If a dose of ixazomib is delayed or missed, the dose should be taken only if the next scheduled dose is ≥72 hours away. The patient should not take a double dose of ixazomib to account for the missed dose. Overall, 3 capsule strengths are available for ixazomib—4 mg, 3 mg, and 2.3 mg.12
TOURMALINE-MM1, a multinational, randomized, double-blind study, compared ixazomib plus lenalidomide and dexamethasone versus placebo plus lenalidomide and dexamethasone in patients with multiple myeloma whose disease progressed during or after 1 to 3 previous therapies.11-14 Overall, 722 patients were randomized in a 1:1 ratio to the active triple-drug regimen or to placebo plus lenalidomide and dexamethasone until disease progression or until unacceptable toxicity.12-14
The treatment cycles were repeated every 28 days in both study arms. Randomization was stratified according to the number of previous lines of therapy (1 vs 2 or 3), myeloma International Staging System (stage I or II vs stage III), and previous therapy status with a proteasome inhibitor (exposed vs not exposed).12-14
The primary efficacy end point in TOURMALINE-MM1 was PFS according to the 2011 International Myeloma Working Group Consensus Uniform Response Criteria.12 The response assessments were conducted every 4 weeks until disease progression.12-14
Demographic and baseline characteristics were similar between the treatment arms.12 The patients' median age was 66 years.12
The majority (87%) of patients who received ixazomib plus lenalidomide and dexamethasone had stage I or II disease and 62% had received 1 previous therapy for multiple myeloma.12 Overall, 59% of the patients receiving ixazomib plus lenalidomide and dexamethasone had undergone stem-cell transplantation for multiple myeloma.12
The PFS was significantly improved in the active combination arm compared with the placebo arm (Table).12 The median PFS was 20.6 months among patients receiving the ixazomib-based combination compared with 14.7 months in the placebo arm, a significant (P =.012) difference (hazard ratio, 0.74; 95% confidence interval, 0.59-0.94).12
The median time to response was 1.1 months with ixazomib compared with 1.9 months with placebo.12 In the response evaluable population, the median duration of response was 20.5 months versus 15 months, respectively.12
After a median follow-up of 23 months, a planned interim analysis of overall survival (OS) was conducted with 35% of the required number of deaths for the final OS analysis; an OS benefit was not demonstrated.12
Among patients receiving the ixazomib combination regimen in TOURMLINE-MM1, the most common adverse reactions (all grades) reported at a rate of ≥20% compared with the placebo arm included thrombocytopenia (78% vs 54%), neutropenia (67% vs 66%), diarrhea (42% vs 36%), constipation (34% vs 25%), peripheral neuropathies (a pooled term; 28% vs 21%), nausea (26% vs 21%), peripheral edema (25% vs 18%), vomiting (22% vs 11%), and back pain (21% vs 16%).12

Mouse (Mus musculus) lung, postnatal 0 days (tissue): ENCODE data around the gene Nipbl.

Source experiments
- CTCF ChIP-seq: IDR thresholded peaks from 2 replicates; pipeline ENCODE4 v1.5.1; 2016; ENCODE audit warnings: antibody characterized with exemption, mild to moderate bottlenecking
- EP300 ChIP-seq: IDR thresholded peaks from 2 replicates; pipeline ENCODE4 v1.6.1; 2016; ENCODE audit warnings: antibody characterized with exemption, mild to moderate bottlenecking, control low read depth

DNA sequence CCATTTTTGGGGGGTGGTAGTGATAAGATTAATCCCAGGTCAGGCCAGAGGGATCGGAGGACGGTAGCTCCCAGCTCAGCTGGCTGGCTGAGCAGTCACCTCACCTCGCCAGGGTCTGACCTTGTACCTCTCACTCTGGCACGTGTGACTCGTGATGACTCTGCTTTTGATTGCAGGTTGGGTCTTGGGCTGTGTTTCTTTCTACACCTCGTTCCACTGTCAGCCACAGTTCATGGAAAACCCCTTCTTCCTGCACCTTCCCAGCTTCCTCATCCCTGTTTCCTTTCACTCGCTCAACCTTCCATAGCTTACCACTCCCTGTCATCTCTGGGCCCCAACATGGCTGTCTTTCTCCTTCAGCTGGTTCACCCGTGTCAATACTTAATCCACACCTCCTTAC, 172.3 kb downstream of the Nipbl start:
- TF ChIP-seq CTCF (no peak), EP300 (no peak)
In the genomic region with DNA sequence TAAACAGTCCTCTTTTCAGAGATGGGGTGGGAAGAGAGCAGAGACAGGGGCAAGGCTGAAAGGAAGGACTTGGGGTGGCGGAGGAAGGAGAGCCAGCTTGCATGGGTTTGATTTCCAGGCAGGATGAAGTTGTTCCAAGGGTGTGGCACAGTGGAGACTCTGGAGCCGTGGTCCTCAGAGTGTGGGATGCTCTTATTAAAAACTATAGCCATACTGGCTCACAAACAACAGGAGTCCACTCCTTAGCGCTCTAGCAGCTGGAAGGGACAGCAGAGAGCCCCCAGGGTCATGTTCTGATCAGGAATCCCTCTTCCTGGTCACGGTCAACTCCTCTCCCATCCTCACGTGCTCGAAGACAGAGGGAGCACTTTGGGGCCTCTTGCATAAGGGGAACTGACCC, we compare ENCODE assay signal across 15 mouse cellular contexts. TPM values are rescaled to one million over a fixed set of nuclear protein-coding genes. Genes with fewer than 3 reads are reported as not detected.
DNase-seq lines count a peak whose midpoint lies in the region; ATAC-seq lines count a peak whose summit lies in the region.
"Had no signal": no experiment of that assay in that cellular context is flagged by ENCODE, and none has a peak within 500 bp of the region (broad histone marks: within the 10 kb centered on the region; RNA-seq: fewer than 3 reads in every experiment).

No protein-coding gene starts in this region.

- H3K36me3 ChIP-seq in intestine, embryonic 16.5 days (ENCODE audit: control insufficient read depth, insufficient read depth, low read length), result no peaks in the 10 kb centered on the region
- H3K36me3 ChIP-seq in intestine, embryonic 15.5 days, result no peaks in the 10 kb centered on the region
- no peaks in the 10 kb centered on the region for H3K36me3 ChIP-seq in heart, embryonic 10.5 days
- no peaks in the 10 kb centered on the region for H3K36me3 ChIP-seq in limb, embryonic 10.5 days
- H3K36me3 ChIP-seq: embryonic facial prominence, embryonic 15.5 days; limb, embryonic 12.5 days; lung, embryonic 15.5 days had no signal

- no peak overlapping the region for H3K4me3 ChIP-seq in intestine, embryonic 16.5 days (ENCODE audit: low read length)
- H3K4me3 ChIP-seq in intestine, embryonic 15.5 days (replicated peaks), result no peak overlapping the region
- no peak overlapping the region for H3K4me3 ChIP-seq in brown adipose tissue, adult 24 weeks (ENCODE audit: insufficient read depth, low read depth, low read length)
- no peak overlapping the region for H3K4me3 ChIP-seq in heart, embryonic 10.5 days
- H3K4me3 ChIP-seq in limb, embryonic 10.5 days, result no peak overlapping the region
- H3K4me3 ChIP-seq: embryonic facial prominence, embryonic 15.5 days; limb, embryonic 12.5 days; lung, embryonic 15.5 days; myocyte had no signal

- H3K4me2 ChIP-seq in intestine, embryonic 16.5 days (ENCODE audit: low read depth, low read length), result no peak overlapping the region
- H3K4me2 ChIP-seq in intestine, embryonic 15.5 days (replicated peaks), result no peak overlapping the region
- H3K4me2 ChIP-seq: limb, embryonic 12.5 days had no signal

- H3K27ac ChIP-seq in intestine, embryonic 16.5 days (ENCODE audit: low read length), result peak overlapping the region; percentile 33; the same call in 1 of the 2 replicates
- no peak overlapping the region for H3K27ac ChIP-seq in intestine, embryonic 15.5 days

Serious adverse reactions reported in ≥2% of patients receiving the active regimen included thrombocytopenia (2%) and diarrhea (2%).12 For each of these adverse reactions, ≥1 of the 3 drugs was discontinued in ≤1% of patients receiving ixazomib plus lenalidomide and dexamethasone.12
Various eye disorders were reported in 26% of patients receiving the ixazomib combination regimen compared with 16% of patients in the placebo arm.12 The most common eye disorders that were more common with ixazomib than with placebo included blurred vision (6% vs 3%, respectively), dry eye (5% vs 1%, respectively), and conjunctivitis (6% vs 1%, respectively).12 Grade 3 eye disorders were reported in 2% of patients receiving the ixazomib combination and in 1% of patients receiving the placebo combination.12
Ixazomib does not have any contraindications.12
Ixazomib should not be used concomitantly with strong cytochrome P3A inducers (ie, rifampin, phenytoin, carbamazepine, and St. John's wort).12
Warnings and Precautions
Thrombocytopenia. Platelet nadirs associated with ixazomib therapy typically occurred between days 14 and 21 of each 28-day cycle and recovered to baseline levels by the beginning of the next cycle.12 The discontinuation of ≥1 of the 3 drugs in the regimen because of thrombocytopenia occurred in <1% of patients who received the ixazomib combination and in 2% of patients who received the placebo combination.12
Platelet counts should be evaluated at least monthly during treatment with ixazomib.12
Gastrointestinal toxicities. Diarrhea, constipation, nausea, and vomiting occasionally required the use of antidiarrheal and antiemetic medications.12
Peripheral neuropathy. The majority of peripheral neuropathy reactions were grade 1 or 2.12 Grade 3 peripheral neuropathy was reported in 2% of patients receiving both regimens.12 Patients taking ixazomib should be monitored for symptoms of neuropathy.12
Peripheral edema. The majority of peripheral edema reactions observed with ixazomib were grade 1 or 2.12 Ixazomib dosing should be adjusted if grade 3 or 4 peripheral edema occurs.12
Cutaneous reactions. Grade 3 rash—typically maculopapular and macular—was reported in 3% of patients receiving ixazomib and in 1% of patients receiving placebo.12 Supportive care and dose modification should be considered if grade ≥2 rash occurs with ixazomib.12
Hepatotoxicity. Drug-induced liver injury, hepatocellular injury, hepatic steatosis, hepatitis cholestatic, and hepatotoxicity have each been reported in <1% of patients taking ixazomib.12 Patients receiving ixazomib should be tested for hepatic enzymes regularly, and the ixazomib dose should be adjusted if grade 3 or 4 events are observed.12